N.C. State alumna Jenna Wadsworth, who made history as North Carolina’s youngest elected female official, spoke Monday to incoming CHASS students about the meaning of a CHASS education.
At age 21, Wadsworth won the position of Wake County Soil & Water Conservation district supervisor in November 2010 when studying political science and women’s and gender studies at the University. Now, Wadsworth spends her time campaigning in hopes of being re-elected on Nov. 4.
As supervisor, Wadsworth puts the lessons she learned growing up on her grandparents’ farm in Johnston County to good use.
“Farmers are really, I would argue, the first real conservationists, environmentalists, because they realized the value of land and they knew that if they did anything to destroy it, that obviously would ruin their ability to be productive, to put food on the table for their family, for their friends and for their neighbors,” Wadsworth said.
To carry out Wake County Soil & Water’s mission of preserving the county’s natural resources, Wadsworth allocates funding received from cost-share programs, such as the North Carolina Agriculture Cost Share Program and the Community Conservation Assistance Program, to projects requested by county landowners. Projects can include the construction of rain gardens or installation of compost manure systems.
Other days, Wadsworth visits public and private schools to teach students of all ages about environmental education.
“It’s really amazing talking to them, especially when you hear them say they’ve taken to heart the kind of lessons they’ve learned about conservation and you hear them say they want to do something,” Wadsworth said. “They want to clean up the environment, or reduce fossil fuels, stop littering, so that’s really a rewarding experience. Helping to create the next generation of environmental stewards is something I’m proud of.”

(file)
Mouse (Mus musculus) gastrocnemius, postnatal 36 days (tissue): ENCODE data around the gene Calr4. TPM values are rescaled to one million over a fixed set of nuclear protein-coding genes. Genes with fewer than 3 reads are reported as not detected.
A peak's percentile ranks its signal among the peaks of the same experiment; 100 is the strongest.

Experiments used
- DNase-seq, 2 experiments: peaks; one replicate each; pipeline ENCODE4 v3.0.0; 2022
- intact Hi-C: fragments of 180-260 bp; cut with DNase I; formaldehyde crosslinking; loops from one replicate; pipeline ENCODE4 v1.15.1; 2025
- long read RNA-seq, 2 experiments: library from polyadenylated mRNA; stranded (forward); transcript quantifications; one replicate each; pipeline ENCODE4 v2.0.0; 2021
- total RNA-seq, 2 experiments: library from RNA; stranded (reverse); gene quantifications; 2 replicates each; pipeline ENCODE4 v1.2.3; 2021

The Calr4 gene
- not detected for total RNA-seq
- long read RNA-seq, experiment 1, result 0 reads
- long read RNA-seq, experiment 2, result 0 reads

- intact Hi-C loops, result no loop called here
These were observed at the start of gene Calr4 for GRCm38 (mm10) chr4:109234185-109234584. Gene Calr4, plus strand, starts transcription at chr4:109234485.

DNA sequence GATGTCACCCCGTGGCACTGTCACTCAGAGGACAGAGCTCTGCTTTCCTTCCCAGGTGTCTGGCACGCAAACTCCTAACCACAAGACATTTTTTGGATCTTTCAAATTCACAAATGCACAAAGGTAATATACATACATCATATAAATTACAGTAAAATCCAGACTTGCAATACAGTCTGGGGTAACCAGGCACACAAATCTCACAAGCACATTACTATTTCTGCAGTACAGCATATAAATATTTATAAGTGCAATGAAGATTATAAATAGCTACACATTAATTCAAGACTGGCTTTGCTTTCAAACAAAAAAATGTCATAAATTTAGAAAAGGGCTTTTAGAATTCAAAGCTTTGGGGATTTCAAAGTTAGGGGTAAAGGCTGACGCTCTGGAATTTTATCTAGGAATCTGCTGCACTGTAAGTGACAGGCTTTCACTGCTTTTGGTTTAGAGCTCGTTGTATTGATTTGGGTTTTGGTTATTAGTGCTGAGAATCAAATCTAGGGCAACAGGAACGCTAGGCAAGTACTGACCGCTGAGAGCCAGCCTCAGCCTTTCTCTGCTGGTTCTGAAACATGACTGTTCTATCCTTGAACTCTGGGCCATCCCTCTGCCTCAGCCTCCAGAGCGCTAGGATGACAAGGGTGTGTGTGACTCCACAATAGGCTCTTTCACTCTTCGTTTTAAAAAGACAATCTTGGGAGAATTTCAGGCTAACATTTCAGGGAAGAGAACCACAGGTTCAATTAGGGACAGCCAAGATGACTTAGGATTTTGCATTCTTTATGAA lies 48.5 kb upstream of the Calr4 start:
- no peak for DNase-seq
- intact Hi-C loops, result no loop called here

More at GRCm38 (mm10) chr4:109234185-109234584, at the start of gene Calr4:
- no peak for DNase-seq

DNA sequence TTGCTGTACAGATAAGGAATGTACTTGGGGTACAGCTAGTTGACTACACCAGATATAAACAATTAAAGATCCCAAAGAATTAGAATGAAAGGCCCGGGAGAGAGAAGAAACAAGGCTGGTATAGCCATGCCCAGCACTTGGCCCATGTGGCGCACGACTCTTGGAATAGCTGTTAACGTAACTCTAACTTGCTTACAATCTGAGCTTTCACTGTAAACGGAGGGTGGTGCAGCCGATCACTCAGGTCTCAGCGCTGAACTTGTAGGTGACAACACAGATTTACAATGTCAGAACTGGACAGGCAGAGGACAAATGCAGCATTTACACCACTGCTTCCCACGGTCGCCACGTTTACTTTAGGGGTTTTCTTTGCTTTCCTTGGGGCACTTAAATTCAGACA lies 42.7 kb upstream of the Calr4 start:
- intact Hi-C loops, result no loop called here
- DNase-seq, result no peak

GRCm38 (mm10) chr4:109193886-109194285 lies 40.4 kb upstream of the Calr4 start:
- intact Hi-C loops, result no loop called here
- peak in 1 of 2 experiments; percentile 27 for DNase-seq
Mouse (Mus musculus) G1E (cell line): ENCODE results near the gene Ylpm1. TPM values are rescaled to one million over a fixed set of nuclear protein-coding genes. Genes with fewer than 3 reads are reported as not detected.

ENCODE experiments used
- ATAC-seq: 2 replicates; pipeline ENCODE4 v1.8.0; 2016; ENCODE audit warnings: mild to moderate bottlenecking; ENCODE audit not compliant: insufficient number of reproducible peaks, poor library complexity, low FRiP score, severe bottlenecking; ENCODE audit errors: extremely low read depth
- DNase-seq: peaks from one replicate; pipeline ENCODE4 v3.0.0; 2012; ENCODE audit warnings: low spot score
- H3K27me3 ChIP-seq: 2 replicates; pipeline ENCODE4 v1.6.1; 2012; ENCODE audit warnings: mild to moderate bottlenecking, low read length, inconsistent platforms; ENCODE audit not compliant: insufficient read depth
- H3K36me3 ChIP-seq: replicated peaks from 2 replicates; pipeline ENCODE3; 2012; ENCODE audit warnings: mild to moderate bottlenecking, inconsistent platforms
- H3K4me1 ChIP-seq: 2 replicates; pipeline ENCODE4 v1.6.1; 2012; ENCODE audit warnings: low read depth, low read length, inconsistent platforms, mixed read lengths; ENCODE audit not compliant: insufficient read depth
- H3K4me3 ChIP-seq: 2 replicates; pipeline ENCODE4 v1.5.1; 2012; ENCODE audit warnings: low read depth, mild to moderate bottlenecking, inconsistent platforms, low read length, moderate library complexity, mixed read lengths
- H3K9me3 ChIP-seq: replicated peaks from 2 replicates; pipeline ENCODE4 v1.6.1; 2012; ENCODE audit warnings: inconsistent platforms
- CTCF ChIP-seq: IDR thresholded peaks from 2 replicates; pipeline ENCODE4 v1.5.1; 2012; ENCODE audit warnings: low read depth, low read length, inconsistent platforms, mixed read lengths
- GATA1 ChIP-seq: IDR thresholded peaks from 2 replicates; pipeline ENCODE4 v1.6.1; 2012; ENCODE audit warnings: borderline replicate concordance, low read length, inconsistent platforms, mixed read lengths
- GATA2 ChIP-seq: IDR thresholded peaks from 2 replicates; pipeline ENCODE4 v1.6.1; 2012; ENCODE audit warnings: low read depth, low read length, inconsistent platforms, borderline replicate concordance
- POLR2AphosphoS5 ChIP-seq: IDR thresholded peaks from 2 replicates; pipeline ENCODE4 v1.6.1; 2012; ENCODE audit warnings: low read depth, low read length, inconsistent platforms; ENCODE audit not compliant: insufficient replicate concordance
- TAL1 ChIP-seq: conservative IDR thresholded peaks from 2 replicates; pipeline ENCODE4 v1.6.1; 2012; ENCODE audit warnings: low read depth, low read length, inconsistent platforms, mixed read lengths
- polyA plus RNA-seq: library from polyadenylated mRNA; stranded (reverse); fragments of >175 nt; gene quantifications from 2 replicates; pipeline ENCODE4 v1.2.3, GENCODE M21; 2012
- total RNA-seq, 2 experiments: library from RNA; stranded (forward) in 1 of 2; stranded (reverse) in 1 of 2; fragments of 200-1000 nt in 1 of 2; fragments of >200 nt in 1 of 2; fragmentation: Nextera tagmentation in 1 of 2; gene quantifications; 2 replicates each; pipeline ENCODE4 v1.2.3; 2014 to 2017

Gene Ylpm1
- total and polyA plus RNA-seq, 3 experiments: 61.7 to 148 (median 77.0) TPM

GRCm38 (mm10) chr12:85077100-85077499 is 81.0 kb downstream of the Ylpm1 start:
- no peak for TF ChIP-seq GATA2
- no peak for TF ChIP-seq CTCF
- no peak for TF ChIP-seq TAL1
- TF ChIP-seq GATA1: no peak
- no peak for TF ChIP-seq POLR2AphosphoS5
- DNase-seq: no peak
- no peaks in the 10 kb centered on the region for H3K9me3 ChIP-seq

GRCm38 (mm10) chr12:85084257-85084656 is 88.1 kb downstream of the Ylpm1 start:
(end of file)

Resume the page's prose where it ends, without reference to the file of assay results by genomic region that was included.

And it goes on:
Wadsworth’s own interest in conservation began while she was attending the N.C. School of Science & Mathematics, where she took courses in environmental ethics and environmental policy. In December, the school appointed her to the Alumni Association’s Board of Directors.
If re-elected, Wadsworth said she hopes to secure more grants for environmental education to bring more raised beds, greenhouses and outdoor classrooms to schools. She’s also working on bringing mobile soil trailers stocked with hands-on materials for students to use and further enrich their education.
Other plans call for more easements, which would protect areas from future development. Wadsworth helped secure an easement for Mac Country Acres after the passing of its owner, Caroline MacNair Carl.
“It’s one of the few big farms right outside in the Raleigh city limits, and so [Carl] wanted to do something to commemorate her love of the land and her service to Soil & Water and so she actually worked with us, and our staff worked tirelessly as she was getting sicker and we got an easement,” Wadsworth said. “This is very special to me because it’s a beautiful piece of property and it kind of goes with everything we want to work for in Soil & Water.”
Not only will the easement preserve the land, but it will also protect water resources because it lies next to a tributary, according to Wadsworth.
As supervisor, Wadsworth said she learns more about how to make policy as opposed to the theory of making policy taught in her political science classes at N.C. State.